The Credit Professional, 2013

Well, it's been a few years since I posted here (I've been busy elsewhere, including posts on LinkedIn and other online media), but in the very strange event that someone reads this blog, I'd like to cover some recent history from a personal perspective.

People blog for any number of reasons, including - unfortunately - some which do not result in well-reasoned, easy to read articles.  So, here's why I think you should care about my perspective.  If you are at ll unsure about your career path, or how you will get to the place you want for yourself and your prospects, I think I can help.  If you see some people succeed while others fail, and you want to know why without falling into lame conspiracy theories or just hating people for success, I think I can help.  With that said, read on if you wish.

Most of the books and presentations you'll hear about these days come from people selling things.  You can be a millionaire, but first you have to buy the book, video and plan from the guy who may well have made his  fortune selling things like that to people before you.  I come from the Old School, with rules everyone OUGHT to know but somehow many forgot or never learned:

1.  Everything has a price
2.  You can't make something of value without doing the work needed to create it
3.  There are bad people, who are quite willing to steal from you if you don't stop them

That last part is where I come into the picture.  I'm a credit manager, which role is all too often disparaged by salesmen, because I represent prudence and caution, which qualities are deemed uncool in the mind of people chasing quick sales and high margins.  I'm not their enemy, though it can be difficult to explain why they should be happy with me.  The short answer is kind of like why you pay for a home security system - you may not like the cost, but it's there to prevent really bad things from happening to you.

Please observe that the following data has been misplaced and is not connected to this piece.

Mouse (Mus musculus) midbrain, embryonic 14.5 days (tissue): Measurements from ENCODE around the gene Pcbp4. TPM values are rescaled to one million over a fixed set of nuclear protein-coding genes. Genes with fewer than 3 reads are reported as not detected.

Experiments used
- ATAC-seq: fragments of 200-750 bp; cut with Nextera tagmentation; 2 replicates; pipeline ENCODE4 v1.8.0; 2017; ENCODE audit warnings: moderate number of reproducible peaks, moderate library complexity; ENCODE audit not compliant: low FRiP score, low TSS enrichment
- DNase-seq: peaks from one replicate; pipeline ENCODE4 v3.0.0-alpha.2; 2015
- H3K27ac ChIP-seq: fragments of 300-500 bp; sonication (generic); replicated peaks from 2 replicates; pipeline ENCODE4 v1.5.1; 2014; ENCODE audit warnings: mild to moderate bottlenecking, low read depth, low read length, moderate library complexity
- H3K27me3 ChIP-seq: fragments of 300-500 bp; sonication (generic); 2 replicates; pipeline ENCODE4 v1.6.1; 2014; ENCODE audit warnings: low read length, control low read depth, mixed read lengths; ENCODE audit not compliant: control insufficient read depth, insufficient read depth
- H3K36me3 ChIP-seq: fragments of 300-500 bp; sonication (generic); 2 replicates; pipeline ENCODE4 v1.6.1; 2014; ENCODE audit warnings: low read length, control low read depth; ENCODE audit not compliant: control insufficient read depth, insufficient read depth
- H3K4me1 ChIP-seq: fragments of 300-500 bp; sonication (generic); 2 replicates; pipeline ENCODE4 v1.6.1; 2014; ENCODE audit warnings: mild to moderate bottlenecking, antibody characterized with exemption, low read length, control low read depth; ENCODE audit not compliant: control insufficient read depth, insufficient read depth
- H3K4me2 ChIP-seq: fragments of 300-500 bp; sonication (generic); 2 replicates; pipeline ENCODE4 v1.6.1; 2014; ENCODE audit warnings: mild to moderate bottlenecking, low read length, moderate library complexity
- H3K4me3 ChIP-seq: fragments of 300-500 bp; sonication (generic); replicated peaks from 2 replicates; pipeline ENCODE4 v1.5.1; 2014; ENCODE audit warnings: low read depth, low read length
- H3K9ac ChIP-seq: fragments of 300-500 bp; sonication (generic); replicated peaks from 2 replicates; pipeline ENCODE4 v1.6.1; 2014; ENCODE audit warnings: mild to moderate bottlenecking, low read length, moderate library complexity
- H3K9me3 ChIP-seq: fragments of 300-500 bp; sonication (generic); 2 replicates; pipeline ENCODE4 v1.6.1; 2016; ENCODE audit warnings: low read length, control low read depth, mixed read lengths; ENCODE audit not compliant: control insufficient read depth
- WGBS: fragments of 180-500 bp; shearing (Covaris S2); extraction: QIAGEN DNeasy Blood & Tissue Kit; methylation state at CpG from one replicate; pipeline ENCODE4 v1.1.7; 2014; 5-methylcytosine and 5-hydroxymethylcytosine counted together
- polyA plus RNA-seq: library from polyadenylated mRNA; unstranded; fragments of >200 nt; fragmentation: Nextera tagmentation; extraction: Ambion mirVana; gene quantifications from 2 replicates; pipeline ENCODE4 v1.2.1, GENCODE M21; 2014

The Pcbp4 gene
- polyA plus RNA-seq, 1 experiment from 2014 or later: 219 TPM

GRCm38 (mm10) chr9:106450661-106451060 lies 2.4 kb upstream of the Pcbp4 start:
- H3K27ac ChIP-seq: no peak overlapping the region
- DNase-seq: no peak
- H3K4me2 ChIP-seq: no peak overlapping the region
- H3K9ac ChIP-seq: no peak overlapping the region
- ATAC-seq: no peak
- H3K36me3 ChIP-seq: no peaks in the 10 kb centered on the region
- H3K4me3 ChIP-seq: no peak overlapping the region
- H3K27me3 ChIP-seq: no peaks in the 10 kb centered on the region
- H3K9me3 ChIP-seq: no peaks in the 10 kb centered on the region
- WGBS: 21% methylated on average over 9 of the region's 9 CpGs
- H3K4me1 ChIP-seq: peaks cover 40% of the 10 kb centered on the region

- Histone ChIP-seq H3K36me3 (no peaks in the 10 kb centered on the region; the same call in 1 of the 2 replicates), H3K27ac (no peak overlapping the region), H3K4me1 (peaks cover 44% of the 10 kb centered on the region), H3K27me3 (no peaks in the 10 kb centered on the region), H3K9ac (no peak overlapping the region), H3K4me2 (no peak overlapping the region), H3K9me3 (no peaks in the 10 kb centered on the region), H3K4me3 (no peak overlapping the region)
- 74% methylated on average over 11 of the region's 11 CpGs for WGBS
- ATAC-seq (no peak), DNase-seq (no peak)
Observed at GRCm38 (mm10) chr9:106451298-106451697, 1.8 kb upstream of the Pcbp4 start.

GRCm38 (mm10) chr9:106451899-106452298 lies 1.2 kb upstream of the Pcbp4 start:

My history in Credit started in, perhaps oddly, Operations.  I was a manager of a large movie cinema, and had about sixty employees under me at the largest of the locations I ran.  I learned that when you have a certain amount of turnover (common to the industry), you find that some of your employees will be outstanding, many will be good, but there will be some you regret hiring, and some will be out and out criminals. If you have money around or things of value, there are people who will try to steal from you.  This problem is not just about employee theft, or even theft as most people know it.  I had a number of customers who would buy tickets to one show, then sneak into another theater so they could see two or even three movies for paying once.  There were people who would eat food from concessions, then demand their money back for no better reason than they hoped to get free food.  At least some of your customers are crooks.  Worse, there are a number of customers who think they should get a better deal than what they agreed to, and this shows up across the board in commerce.  I witnessed attempts to cheat a bit on products, service, and especially payment not only in the Cinema industry, but also in Healthcare, Energy Distribution, and in Wholesale Distribution as well.  There are plenty of people who feel entitled to pay late, pay less than they owe, or to complain just so they get free things or a financial benefit.  It's a fact of life, and one you have to include in your plans for a business.

In my experience, somewhere around three percent of potential business customers will try to cheat you out of money for an order (I don't include valid complaints, but just the ones who deliberately withhold money they really do owe), and between twenty and twenty-five percent will pay you late (as in at least two weeks after the due date.  That second point is important, by the way.  A lot of Sales guys will say it's no big deal if a customer pays late, as long as they pay you eventually.  The obvious reply to that, should be to ask how happy the Sales guys would be if their paycheck was delayed by a few weeks.  Any business needs to know what to plan for in Cash Flow, and that means AR has to come in pretty much on time.

A Credit Manager exists to protect the company from loss or slow payment.  That makes us unpopular, but we are as vital as any other member of the company.

[ NEXT - what does a Credit Manager do to help grow a company? ]    


No comments:

Post a Comment